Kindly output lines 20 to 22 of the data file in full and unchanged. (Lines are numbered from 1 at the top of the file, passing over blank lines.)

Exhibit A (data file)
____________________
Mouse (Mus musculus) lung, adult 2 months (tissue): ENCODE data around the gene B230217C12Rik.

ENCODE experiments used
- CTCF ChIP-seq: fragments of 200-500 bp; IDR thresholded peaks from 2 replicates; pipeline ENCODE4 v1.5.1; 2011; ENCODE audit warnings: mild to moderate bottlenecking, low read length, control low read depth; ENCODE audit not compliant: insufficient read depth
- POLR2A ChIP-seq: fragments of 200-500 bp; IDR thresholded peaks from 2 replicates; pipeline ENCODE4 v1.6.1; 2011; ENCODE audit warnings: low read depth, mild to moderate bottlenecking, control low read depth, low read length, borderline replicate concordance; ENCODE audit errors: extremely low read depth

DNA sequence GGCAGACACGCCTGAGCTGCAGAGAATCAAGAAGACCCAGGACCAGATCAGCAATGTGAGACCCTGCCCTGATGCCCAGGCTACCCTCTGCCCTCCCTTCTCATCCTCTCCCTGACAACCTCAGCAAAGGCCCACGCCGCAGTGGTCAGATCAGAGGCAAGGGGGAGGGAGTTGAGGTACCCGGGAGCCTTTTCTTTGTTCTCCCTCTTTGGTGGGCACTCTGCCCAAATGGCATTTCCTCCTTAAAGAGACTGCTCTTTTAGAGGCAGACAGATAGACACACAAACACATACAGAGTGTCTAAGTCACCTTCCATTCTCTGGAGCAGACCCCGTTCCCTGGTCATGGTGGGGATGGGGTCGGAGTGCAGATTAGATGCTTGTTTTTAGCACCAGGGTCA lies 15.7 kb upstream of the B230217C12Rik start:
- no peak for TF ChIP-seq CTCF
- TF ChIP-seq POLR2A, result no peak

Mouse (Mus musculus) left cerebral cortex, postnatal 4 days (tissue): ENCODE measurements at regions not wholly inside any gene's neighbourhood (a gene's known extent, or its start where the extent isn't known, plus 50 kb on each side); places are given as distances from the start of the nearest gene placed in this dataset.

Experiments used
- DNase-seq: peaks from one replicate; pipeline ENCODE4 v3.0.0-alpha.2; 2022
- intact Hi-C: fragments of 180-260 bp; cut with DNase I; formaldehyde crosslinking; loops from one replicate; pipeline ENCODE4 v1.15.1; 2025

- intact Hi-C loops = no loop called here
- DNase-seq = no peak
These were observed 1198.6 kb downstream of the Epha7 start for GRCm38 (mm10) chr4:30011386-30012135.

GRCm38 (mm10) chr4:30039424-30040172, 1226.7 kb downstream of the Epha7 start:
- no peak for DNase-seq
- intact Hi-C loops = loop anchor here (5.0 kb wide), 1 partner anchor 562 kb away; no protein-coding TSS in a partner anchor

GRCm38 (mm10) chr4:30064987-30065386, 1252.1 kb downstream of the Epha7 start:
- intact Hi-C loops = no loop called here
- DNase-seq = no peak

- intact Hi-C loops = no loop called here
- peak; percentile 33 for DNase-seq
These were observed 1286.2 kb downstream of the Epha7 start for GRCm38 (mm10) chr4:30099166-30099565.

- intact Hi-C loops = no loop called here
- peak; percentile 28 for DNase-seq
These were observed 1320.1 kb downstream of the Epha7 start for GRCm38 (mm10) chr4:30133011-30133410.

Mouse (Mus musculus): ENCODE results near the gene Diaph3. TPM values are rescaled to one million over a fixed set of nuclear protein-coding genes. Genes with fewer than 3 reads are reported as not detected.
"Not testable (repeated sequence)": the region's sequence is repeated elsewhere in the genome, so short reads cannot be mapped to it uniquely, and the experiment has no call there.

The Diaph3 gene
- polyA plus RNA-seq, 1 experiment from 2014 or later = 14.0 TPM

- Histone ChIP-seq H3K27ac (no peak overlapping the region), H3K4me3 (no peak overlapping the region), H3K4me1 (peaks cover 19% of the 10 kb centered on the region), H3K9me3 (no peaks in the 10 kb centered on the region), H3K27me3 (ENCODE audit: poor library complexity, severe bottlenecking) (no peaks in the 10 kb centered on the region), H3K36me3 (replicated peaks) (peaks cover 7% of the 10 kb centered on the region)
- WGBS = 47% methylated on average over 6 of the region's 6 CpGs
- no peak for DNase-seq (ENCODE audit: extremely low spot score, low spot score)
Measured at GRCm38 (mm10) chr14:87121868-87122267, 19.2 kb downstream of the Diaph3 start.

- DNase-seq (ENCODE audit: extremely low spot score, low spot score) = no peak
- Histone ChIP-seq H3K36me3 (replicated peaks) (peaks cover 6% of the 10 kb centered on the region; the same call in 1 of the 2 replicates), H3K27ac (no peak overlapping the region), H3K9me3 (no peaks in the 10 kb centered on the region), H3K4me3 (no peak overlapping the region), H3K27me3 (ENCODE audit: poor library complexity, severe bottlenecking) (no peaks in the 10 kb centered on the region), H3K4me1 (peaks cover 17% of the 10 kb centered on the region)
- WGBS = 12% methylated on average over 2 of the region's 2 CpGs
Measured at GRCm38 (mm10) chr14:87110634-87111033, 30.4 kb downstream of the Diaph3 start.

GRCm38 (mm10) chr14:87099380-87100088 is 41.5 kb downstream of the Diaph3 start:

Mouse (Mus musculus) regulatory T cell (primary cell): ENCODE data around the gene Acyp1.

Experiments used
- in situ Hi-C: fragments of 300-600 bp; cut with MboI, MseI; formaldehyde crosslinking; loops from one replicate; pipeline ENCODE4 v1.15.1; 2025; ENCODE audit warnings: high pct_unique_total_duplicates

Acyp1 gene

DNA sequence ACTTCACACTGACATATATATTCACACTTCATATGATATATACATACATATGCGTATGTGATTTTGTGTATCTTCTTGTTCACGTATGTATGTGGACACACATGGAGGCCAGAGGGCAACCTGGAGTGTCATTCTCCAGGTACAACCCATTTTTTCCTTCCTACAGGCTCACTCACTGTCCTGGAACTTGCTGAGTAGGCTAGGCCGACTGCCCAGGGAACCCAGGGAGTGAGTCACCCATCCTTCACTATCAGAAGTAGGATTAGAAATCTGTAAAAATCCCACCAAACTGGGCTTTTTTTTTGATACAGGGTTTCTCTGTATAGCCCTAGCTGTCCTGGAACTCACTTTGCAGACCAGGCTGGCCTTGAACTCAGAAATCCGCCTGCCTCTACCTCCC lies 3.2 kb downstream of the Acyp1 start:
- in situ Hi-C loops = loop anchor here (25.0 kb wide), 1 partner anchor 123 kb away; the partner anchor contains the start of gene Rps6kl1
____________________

- DNase-seq = no peak

- intact Hi-C loops = no loop called here
- peak; percentile 33 for DNase-seq